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Hellington, with saddle and bridle over his arm, and riding-whip in hand, stepped on to the scales without saying a word.

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Right weight?' he asked, turning to .the committee; and receiving their assent, he continued, 'I protest against the race!' "A few moments later the members of the committee, presided over by Colonel Wicklow, the commander of the regiment, were assembled in judgment over the complaint. Outsiders were astonished that there was so much delay in announcing the winner's number.

"Meanwhile Hellington complained before the judges that the original steeple chase-track had been altered. He had heard nothing of the change, and it was due to this circumstance that he had lost the race.

"Colonel Wicklow thereupon told Lieutenant Hellington that the manner in which he had brought his complaint forward was not very becoming, as he seemed to doubt the good faith of the committee. It was Hellington's own fault, he said, if he did not inform himself sufficiently of the route of the course. But Hellington shook his head, shrugged his shoulders, and replied in an insolent manner that, if he were to be reminded that he was standing before his military

he had, however, been under the impres sion that in a race everybody should have even chances; and this had not been the case, for O'Brien had known of the change in the track, and not he.

"Lieutenant Hellington, you will force me to impose silence if you continue in this manner.'

"Your obedient servant, colonel,' replied Hellington, as, saluting, he turned and left the room.


Hellington was a reserved man, but now every one could see the state of ferment he was in. He evidently intended to take part in another race; for, having put an overcoat over his jockey-suit, he was standing in front of the stable talking in a loud voice to his groom, who was engaged in rubbing down the horse.

"A few officers near him moved away, as not wishing to see one of their comrades forget himself so far as to pour out his grievances to a groom. Hellington was mad with rage, and seemed scarcely to know what he was saying.

"About half an hour afterwards the bell rang for the second steeplechase. O'Brien and Hellington mounted gether.


"I shall not lose sight of you this time, O'Brien,' said the other with a savage sneer.

"But O'Brien, who had been requested by his friends to take no notice of any thing Hellington might say, pretended not to hear him, and trotted quietly away to the starting-point.

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During the first part of the race the entries kept well together. Presently O'Brien led by about half a length.

"Hellington wants O'Brien to take the lead,' somebody said; 'just look how he is holding back!'

"The two now approached a stone wall, which they took almost simultaneously. Then came some rails, with a broad ditch on the other side. O'Brien went for it at a sharp pace. On his left, close to his saddle, was the head of Hellington's mare.

"It was impossible from the stand to judge of the exact position of the riders; but about twenty yards before the rails, one could see O'Brien turn slightly to the right: immediately afterwards his horse rose for the jump, but at the same instant it made a sharp movement to the right, touched with its left fore-foot the top rail, and came down on the other side of the ditch. Hellington cleared the fence and the ditch in good style, hold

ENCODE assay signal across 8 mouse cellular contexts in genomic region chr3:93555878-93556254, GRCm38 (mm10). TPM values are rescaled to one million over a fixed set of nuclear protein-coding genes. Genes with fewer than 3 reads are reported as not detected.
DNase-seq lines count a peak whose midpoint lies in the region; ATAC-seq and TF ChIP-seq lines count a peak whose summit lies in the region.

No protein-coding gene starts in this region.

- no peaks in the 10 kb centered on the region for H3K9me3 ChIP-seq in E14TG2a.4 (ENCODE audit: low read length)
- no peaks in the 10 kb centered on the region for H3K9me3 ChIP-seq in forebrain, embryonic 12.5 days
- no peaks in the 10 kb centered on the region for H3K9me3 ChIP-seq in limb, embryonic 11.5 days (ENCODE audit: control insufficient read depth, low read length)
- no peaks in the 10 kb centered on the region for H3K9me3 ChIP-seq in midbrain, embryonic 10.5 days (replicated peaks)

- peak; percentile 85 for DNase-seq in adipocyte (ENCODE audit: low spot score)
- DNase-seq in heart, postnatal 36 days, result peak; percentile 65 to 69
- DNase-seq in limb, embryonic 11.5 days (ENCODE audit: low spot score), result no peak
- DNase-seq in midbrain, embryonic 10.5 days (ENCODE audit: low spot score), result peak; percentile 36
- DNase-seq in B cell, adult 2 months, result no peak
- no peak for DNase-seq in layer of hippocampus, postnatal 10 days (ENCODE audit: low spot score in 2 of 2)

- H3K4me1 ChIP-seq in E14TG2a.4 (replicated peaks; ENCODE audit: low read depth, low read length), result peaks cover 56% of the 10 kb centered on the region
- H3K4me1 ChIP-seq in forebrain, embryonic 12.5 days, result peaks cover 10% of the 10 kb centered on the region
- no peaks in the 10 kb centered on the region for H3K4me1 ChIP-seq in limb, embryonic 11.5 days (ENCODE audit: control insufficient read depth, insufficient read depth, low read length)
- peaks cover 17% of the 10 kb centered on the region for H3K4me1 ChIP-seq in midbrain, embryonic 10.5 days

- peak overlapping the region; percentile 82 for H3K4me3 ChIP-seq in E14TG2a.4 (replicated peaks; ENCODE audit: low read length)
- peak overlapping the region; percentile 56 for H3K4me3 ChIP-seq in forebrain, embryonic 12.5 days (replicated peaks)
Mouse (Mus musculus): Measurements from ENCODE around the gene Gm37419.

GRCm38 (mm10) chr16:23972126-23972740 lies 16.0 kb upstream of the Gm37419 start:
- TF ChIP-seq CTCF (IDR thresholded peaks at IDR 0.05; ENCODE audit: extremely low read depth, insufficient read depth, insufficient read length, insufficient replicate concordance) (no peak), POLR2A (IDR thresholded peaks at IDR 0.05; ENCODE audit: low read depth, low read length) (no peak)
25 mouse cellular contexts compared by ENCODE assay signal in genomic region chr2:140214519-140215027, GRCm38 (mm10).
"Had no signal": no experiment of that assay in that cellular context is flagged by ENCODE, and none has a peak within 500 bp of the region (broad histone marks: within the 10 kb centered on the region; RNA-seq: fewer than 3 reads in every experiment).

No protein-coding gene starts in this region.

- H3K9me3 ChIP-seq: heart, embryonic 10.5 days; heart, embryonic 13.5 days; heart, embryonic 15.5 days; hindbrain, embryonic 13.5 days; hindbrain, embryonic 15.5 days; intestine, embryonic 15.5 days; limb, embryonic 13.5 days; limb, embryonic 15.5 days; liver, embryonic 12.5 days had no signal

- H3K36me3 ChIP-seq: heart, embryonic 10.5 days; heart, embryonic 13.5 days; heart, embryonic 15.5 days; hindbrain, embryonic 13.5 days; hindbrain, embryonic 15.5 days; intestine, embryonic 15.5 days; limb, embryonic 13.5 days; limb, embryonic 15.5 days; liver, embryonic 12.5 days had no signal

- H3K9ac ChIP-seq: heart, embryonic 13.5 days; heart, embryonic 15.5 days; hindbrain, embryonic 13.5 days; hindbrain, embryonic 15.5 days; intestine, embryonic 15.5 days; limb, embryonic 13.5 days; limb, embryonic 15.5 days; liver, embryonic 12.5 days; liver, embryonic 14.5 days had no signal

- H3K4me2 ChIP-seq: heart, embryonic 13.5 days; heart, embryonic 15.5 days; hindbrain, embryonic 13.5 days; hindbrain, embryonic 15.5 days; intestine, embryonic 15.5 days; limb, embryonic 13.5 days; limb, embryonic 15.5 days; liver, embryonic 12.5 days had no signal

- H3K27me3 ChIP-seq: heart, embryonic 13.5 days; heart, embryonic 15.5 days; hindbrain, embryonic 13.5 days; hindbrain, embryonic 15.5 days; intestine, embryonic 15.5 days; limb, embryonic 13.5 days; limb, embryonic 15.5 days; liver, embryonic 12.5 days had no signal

ing his whip high over his head; O'Brien was thrown out of his saddle, and lay sprawling with outstretched arms a few paces from his horse. In a moment, however, he was on his legs again; managed with some difficulty to get his horse out of the ditch, vaulted into his saddle, and, amid the applause of the spectators, rode pluckily on. But the others had considerably distanced him. Captain Glenarm was leading, and won easily. Hellington's horse had become restive, and was fourth. O'Brien came in last of all. Riding at once up to the judge, he complained that Hellington had fouled him, and called all the gentlemen who were behind him to witness.

"The two rivals were asked to step into the committee-room. O'Brien repeated his statement; while Hellington did not deny that he had fouled O'Brien, but said he could not help it. His horse, he said, had turned sharp to the right against his wish. It was a capricious, vicious animal, as every one who knew it could testify.

"The witnesses, however, convinced the committee that Hellington had intentionally fouled his neighbor. Captain Glenarm's evidence was crushing. He declared that Hellington had the race in his hands all the time, and he could not imagine why he had come in fourth.


Hellington might have taken the lead at any moment,' he added, 'but it looked as if he were glued to O'Brien's horse. On arriving at the fence O'Brien turned sharply to the right, as I supposed, to get room. At that moment Hellington was perfect master of his horse, which was going quietly. I cannot for a moment imagine that he could not clear the gate about three yards to the left of O'Brien, who at that moment was on the extreme right. Hellington had the left side all to himself, as I, who was third, was several lengths behind him. I will not positively say that Lieutenant Hellington fouled O'Brien intentionally; but if he did not do so, he rode carelessly and badly, and without any judgment.'